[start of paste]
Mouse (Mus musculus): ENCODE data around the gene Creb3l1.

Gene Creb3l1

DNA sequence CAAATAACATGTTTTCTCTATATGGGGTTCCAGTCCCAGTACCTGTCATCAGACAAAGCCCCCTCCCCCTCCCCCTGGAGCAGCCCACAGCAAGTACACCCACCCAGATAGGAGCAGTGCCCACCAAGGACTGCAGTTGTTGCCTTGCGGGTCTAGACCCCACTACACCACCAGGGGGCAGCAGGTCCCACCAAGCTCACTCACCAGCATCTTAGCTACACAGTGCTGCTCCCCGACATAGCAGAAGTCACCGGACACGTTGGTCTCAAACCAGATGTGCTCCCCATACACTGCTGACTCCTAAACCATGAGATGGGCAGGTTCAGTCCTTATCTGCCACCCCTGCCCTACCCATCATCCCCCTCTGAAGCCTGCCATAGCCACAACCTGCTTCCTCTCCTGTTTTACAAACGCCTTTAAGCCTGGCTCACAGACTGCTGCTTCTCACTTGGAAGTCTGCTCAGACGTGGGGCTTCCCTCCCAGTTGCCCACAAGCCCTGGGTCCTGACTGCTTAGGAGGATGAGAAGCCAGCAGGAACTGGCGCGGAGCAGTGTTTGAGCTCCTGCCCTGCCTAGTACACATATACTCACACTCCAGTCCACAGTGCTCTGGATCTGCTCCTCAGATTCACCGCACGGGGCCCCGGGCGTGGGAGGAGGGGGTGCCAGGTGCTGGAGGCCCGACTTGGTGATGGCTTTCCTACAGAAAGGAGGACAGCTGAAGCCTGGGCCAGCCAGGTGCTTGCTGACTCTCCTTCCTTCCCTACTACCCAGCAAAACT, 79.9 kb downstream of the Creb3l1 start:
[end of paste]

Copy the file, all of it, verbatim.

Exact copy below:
Mouse (Mus musculus): ENCODE data around the gene Creb3l1.

Gene Creb3l1

DNA sequence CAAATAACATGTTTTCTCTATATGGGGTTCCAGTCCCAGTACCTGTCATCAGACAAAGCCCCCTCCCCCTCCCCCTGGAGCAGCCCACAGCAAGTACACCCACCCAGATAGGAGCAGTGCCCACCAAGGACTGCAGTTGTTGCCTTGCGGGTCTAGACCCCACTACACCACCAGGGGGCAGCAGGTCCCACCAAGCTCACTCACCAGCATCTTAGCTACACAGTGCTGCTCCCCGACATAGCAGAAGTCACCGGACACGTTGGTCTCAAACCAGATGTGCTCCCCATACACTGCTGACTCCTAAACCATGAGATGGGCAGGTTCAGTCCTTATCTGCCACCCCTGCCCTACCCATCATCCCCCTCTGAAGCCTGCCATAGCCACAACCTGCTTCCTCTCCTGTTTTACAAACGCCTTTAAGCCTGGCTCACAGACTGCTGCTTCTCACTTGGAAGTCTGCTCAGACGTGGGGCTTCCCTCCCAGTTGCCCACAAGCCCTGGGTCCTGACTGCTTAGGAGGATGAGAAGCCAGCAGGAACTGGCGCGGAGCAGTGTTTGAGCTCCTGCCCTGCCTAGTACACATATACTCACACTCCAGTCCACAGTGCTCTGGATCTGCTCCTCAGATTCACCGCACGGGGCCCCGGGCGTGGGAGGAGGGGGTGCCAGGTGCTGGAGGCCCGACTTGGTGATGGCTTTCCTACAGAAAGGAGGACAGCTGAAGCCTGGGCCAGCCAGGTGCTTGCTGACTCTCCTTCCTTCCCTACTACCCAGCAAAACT, 79.9 kb downstream of the Creb3l1 start: